If you own investment real estate, a tax provision, called a 1031 exchange, allows you to defer capital gains on the sale of an investment property by reinvesting in a like-kind property of equal or greater value. The swap cannot involve your home or vacation home, but other than that, you can exchange any type of investment property. For instance, you can exchange land for a commercial building or an apartment building for a shopping mall. 

To defer the gain, you must meet two rules:

  • You must identify the property you are going to purchase within 45 days of closing on your original property. You must then close on the new property within 180 days of the original property's closing or by the due date of your tax return, with extensions, whichever is earlier. 
  • You cannot take receipt of the sale proceeds from the original property. A third-party intermediary, such as an escrow company, must hold the funds until the new property is purchased. To defer all gains, you cannot receive any cash from the transaction.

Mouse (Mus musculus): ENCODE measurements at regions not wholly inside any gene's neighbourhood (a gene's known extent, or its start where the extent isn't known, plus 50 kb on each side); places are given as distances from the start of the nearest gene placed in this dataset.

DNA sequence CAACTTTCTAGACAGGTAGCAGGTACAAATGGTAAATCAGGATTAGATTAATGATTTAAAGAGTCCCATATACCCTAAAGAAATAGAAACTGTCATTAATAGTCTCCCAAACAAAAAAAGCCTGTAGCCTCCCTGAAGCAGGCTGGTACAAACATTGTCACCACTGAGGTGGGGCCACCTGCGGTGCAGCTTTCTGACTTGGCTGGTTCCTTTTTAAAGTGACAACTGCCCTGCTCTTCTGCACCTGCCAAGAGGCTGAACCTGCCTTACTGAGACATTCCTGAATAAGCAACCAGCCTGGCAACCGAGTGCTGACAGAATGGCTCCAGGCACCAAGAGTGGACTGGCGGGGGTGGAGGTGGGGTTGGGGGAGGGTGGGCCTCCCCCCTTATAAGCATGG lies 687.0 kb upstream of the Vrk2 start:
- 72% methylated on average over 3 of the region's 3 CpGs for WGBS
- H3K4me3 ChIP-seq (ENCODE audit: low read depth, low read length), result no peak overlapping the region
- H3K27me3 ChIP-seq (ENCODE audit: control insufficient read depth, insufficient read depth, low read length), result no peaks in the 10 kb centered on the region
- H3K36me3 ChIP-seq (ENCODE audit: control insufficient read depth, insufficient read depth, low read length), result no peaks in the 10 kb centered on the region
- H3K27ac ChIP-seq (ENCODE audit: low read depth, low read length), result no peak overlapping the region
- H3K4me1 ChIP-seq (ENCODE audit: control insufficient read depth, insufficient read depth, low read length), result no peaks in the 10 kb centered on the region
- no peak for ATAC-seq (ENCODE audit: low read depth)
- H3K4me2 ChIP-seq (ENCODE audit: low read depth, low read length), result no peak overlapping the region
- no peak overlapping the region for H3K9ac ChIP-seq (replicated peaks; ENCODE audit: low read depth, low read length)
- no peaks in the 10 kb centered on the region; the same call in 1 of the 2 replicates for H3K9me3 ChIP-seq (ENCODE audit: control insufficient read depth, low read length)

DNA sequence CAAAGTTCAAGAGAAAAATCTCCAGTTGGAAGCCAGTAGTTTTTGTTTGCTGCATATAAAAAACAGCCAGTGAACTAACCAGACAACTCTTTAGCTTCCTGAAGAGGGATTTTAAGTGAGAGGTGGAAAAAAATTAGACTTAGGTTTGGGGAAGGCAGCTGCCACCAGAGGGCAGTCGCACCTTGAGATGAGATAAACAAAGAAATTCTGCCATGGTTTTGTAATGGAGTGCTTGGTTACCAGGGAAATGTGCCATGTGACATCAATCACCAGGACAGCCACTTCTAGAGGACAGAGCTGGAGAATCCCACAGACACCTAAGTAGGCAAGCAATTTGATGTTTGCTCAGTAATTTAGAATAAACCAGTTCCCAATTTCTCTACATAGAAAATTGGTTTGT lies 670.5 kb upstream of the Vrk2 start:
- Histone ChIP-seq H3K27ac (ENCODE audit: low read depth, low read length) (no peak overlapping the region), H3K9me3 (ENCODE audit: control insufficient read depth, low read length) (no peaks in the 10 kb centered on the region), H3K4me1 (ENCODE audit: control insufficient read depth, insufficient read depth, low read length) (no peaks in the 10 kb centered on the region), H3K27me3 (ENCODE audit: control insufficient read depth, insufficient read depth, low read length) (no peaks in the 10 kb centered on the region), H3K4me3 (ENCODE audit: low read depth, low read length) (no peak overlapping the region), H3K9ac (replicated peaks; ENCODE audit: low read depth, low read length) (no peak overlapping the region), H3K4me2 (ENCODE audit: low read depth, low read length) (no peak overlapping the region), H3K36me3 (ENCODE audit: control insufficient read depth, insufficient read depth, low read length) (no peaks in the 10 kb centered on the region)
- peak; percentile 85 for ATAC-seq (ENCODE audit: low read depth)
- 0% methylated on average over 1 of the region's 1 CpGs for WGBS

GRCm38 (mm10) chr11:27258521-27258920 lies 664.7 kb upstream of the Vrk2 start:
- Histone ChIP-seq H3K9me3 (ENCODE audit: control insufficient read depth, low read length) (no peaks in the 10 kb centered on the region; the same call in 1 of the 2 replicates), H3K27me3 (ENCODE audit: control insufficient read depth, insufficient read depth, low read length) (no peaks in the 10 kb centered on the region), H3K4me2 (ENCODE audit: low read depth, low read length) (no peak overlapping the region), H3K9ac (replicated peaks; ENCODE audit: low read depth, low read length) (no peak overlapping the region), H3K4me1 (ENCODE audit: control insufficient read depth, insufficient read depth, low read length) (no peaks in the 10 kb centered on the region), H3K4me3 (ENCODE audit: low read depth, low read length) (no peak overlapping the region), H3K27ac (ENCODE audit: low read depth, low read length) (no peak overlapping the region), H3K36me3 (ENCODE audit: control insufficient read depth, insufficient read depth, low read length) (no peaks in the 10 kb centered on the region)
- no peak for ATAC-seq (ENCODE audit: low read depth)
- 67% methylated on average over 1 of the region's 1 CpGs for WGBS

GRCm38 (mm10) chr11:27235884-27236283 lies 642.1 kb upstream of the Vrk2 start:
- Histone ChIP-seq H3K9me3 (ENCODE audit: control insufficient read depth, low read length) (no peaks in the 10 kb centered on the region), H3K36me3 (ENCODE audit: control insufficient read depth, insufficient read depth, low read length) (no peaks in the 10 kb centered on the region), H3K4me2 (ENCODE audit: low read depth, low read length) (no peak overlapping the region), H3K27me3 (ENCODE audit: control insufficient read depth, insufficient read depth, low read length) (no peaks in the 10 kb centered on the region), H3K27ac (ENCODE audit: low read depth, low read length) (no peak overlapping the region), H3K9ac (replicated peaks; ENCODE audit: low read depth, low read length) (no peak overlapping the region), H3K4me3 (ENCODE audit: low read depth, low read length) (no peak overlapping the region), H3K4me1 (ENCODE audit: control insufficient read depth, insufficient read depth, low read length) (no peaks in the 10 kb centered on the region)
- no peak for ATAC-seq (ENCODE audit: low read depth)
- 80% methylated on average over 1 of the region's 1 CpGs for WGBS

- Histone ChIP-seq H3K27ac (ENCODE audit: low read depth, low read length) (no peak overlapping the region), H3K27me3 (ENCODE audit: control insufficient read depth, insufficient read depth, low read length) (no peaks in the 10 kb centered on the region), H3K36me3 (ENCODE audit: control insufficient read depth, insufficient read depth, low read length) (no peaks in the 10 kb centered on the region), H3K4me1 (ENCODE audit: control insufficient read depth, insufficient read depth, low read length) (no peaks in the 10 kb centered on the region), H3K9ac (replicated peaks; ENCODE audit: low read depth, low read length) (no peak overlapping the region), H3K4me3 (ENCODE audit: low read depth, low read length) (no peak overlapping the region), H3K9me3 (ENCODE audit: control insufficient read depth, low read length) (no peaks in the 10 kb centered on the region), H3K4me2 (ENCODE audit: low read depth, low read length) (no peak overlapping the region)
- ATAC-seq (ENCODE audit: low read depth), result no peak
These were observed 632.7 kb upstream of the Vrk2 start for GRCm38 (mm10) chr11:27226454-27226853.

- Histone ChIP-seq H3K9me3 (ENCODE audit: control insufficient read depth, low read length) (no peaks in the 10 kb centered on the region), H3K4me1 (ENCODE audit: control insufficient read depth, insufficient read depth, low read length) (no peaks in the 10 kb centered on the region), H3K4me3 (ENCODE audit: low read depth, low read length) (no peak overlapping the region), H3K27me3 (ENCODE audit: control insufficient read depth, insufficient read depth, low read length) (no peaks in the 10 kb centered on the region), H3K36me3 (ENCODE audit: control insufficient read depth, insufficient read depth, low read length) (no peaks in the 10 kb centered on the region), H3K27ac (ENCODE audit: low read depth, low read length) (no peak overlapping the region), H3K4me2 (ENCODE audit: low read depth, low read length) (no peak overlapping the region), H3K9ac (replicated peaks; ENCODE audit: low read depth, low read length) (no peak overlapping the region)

Typically, the most difficult part of a 1031 exchange is identifying the new property within the allotted time frame. Recently, the Internal Revenue Service issued new regulations allowing the purchase of the new property before the sale of the original property.

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